ABC of Asthma: CHRONIC ASTHMA—GENERAL MANAGEMENTBMJ 1995; 310 doi: https://doi.org/10.1136/bmj.310.6991.1400 (Published 27 May 1995) Cite this as: BMJ 1995;310:1400
- John Rees,
- John Price
Obvious precipitating factors should be sought and avoided when practicable. This is possible for specific allergens such as animals and foods, but is not usually feasible with more widespread allergens such as pollens and house dust mites. A common non-specific stimulus is cigarette smoking. Up to a fifth of asthmatics continue to smoke andstrenuous efforts should be made to discourage smoking in both asthmatic patients and their families. Precipitating factors should be carefully explored on one of the first visits but they should also be reassessed periodically.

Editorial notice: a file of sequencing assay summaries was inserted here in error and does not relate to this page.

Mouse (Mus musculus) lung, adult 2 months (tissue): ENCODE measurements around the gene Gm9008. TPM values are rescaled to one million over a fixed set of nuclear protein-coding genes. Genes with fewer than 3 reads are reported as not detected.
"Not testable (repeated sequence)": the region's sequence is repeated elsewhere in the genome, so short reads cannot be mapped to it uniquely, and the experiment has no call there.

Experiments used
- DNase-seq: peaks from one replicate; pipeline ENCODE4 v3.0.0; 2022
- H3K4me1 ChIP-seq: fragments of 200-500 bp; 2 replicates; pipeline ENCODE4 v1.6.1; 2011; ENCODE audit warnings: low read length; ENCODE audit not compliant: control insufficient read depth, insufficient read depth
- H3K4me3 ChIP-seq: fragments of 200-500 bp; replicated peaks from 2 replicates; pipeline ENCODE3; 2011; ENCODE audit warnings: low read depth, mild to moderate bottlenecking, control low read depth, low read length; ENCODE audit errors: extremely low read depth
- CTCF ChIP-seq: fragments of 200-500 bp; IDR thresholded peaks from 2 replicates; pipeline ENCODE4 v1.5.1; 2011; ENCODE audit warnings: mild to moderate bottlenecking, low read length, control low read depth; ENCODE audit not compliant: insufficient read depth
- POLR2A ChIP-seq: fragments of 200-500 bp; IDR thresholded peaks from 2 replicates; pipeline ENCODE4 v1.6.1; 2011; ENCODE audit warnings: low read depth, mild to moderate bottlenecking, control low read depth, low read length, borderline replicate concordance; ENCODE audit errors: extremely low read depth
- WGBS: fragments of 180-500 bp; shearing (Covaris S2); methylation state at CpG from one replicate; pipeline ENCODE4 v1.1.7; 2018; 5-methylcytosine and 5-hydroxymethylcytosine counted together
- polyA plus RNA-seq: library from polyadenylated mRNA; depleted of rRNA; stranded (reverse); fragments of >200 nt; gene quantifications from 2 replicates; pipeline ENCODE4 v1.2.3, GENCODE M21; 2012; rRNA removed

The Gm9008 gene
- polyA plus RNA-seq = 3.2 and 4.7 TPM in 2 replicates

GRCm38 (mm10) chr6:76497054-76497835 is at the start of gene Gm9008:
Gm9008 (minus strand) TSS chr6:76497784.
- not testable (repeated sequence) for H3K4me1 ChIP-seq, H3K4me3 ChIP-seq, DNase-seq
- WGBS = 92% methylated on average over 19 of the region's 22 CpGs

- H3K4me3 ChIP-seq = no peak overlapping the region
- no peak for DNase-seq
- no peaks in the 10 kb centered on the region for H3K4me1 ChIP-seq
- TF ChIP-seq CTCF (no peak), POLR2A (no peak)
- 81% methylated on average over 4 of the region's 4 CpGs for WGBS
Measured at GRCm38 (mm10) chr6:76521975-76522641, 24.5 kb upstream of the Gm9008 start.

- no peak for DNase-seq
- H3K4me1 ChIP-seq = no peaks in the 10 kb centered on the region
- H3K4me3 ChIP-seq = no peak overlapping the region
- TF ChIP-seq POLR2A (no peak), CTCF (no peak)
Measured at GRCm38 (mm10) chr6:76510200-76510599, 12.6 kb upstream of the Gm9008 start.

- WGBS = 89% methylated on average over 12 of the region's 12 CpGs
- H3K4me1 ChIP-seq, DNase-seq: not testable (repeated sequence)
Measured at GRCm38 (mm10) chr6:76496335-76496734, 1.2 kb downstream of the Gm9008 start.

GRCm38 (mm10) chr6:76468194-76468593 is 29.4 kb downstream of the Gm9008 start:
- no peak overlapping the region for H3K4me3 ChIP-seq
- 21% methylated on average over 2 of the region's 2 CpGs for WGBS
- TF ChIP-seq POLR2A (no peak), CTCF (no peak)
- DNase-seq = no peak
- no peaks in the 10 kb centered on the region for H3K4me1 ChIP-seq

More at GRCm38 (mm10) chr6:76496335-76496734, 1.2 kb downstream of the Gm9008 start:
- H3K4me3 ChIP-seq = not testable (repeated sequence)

Many hospitals have concentrated their patients into specific asthma clinics for …